I finished school, went to uni in Melbourne, travelled overseas; Pat worked the family farm out at Framlingham, married, had kids.

 

We bumped into each other occasionally, but things had changed; we weren’t kids anymore.

 

But we grow, we change, we stay the same.

 

I last saw Pat a few summers ago at Lake Pertobe. Eloise played with his kids on the swings, metres from where we had our photo taken as boys in our mop hair and long-sleeved North Melbourne jumpers. This time, conversation was easy, and a disquiet I had long carried about us fell silent, replaced with relief. A circle felt complete.

 

The overkill of Born in the USA turned me off Springsteen for a long time, but Blood Brothers, a story reliving childhood friendship, brought me back.

 

At the outdoor concert last February, The River silenced everything and the audience sunk back into their seats and let it flow over them. I thought of Pat and that day in the garage.

 

Comments

  1. bob.speechley says:

    Great stuff Andrew. Growing apart but Growing all the same. Childhood recollections are important milestones in our existence. A connexion to The Kangaroos of yesteryear is one that will never be eroded.

  2. Eloquent. Moving. Like you I could never get over the triumphal sounding (not the meaning) of Born in the USA. And Bruce got popular. Not good for us sulking aficionados. Now it is probably my favourite album, but I always skip the first track.
    The River – winding the windows down on the yellow TC Cortina and screaming out the existential cry of Hungry Heart. Who was that man/boy?

  3. Thanks for this Starkers…touching, moving, wonderful paced.

    “That was when I first learnt not all people lived the same life I did”. Our childhoods are a collection of first-time realisations, life lessons. This line beautifully sums up an important epiphany.

  4. Nice Andrew, real nice

    sean

  5. Peter Warrington says:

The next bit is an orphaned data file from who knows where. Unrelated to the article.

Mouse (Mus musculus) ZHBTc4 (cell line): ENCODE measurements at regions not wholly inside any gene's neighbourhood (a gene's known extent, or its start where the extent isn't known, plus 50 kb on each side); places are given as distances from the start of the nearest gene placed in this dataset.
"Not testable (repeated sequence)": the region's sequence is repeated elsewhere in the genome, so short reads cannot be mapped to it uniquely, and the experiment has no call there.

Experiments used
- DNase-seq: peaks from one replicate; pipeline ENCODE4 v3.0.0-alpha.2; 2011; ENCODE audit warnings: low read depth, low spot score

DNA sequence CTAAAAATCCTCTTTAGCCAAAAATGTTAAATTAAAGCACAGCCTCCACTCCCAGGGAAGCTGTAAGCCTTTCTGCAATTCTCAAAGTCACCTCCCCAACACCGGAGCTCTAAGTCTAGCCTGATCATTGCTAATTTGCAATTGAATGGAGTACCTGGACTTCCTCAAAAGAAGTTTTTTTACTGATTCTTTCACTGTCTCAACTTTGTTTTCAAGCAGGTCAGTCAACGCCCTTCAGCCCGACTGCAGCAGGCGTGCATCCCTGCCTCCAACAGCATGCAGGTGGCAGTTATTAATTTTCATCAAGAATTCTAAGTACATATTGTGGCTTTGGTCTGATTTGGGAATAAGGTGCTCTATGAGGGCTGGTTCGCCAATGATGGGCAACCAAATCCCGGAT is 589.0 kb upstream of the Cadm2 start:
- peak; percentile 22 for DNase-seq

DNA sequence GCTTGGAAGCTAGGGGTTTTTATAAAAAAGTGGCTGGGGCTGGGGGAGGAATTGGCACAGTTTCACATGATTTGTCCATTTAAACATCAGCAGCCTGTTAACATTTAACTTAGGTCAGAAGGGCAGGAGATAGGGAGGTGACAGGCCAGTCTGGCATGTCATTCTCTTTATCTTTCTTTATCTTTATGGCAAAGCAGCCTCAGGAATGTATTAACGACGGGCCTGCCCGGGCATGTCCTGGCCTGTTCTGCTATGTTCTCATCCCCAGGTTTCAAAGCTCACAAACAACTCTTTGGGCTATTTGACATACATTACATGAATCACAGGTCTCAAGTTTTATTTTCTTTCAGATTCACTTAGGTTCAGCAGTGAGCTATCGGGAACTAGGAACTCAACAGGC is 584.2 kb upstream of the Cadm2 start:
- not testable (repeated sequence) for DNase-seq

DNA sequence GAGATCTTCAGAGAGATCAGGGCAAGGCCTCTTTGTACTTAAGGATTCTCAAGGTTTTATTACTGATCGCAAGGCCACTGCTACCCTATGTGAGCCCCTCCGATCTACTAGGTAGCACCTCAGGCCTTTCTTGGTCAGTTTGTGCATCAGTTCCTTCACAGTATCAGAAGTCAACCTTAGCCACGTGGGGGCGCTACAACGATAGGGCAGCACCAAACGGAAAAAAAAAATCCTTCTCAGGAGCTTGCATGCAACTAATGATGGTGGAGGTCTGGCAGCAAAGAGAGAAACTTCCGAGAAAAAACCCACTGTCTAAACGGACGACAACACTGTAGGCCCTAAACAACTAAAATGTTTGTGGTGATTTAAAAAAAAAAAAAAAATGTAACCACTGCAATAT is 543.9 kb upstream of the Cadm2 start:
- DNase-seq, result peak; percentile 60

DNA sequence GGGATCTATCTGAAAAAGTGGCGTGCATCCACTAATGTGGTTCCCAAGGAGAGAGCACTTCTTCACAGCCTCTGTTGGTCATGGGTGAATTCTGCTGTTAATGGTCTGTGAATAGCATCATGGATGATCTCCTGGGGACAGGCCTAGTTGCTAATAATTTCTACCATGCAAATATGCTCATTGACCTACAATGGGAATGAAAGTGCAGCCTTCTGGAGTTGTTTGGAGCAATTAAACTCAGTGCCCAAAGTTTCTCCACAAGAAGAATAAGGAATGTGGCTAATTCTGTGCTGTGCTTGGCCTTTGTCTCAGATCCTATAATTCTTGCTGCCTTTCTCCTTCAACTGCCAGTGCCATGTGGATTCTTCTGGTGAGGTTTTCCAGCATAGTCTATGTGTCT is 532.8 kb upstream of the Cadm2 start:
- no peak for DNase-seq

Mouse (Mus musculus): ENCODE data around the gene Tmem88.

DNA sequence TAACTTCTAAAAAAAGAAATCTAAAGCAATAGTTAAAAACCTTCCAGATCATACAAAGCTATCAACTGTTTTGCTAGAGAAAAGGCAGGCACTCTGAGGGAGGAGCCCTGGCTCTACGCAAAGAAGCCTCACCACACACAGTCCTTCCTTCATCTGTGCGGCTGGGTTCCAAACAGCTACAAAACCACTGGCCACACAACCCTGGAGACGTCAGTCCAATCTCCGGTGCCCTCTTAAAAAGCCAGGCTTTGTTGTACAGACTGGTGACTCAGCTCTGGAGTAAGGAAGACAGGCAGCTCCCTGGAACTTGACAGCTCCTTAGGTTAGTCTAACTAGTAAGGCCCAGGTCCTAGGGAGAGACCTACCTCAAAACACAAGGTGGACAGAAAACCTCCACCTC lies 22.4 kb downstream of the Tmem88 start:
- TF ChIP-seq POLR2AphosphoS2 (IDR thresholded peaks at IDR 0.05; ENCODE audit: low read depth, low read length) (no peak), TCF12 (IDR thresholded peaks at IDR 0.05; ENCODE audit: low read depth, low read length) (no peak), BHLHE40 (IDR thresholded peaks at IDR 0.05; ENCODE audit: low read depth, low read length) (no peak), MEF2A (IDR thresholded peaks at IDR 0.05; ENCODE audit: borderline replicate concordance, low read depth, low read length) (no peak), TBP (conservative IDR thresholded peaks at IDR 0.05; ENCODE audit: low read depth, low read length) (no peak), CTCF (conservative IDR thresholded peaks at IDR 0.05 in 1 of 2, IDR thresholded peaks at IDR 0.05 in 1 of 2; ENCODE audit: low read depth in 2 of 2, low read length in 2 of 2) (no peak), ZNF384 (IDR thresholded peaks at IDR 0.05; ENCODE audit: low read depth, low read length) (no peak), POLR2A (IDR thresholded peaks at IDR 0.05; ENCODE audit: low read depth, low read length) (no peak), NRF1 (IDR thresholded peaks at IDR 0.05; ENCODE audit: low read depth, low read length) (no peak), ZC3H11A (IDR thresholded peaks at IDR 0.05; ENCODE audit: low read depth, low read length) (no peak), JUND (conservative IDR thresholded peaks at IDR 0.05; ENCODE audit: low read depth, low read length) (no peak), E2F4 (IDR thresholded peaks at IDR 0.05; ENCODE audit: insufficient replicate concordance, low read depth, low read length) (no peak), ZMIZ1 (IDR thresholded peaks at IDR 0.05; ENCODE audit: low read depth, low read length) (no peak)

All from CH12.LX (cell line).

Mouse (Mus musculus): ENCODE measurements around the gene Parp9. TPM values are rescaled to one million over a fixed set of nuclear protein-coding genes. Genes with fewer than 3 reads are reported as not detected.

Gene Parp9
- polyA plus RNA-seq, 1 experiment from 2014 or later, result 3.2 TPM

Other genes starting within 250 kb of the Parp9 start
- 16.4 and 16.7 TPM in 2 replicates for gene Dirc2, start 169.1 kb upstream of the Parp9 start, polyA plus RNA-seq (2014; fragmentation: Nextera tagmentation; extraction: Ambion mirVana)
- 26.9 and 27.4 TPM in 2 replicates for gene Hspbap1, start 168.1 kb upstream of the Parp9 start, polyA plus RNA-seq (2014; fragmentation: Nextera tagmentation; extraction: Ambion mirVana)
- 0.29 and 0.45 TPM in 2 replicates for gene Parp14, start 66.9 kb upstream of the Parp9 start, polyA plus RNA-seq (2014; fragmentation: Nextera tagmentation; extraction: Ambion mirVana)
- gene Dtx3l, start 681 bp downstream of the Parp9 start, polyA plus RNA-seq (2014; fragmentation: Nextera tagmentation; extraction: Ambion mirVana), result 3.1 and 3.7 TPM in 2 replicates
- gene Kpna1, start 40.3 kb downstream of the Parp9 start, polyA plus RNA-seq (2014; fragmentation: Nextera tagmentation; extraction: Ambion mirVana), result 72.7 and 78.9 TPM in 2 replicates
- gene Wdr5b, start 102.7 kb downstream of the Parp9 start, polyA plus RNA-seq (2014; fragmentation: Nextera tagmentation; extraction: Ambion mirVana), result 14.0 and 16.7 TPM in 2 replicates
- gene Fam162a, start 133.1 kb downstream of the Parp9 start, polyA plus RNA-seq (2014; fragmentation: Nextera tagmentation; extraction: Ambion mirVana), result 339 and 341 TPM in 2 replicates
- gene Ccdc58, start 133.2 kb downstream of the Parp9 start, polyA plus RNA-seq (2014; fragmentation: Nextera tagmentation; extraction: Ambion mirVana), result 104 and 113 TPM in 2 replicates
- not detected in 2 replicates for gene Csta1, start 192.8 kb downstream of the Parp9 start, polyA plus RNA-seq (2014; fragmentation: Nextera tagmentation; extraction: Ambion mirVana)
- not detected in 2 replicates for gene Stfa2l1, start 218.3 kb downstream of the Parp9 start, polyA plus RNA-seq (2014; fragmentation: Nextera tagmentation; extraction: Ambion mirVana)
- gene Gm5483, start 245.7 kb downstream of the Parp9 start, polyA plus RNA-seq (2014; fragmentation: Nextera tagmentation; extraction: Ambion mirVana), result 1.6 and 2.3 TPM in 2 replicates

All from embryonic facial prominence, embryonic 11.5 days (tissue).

ah, PB, we had a TD, went like the clappers, it got written off just before I got my P’s :(

    Andrew, great piece, we smashed the vinyl of this in the HSC year, but I always remember the title track, the live version I think from No Nukes, Lee Simon used to play it on Nightmoves (as well as that ridiculous crowd participation Rosalita – one moment so sad, one so light.)

    The harmonica on the original is probably the saddest sound in rock and roll. Like you, I wouldn’t have a clue about that proper working class desperation, but I know people, family too, who have it.

    I think a lot of went off Bruce after Nebraska. I flirted with Tunnel of Love, really loved the double albums from 92 that nobody else did (Barcelona Olympics and resource security legislation!), but haven’t really bothered with anything since, or gone to another live gig… too busy with PJ Harvey and stuff.

    But every now and then I sneak the laptop out the back and cry along to Stolen Car. Jump the fence to Jackson Code. Imagine the Ramones doing Hungry Heart, as intended.

    Great, great album!

  6. Colin Ritchie says:

    Love reading these childhood reminiscences particularily those related to music. Music is the lynchpin to so many memories, and although we are all different, we are so much the same. Thanks for sharing your memories Andrew, I really enjoyed the read.

  7. John Butler says:

    Starkers, that’s a lovely piece.

    The River really has something for just about everyone. Sprawling.

    Cheers

  8. Great visuals and story Andrew.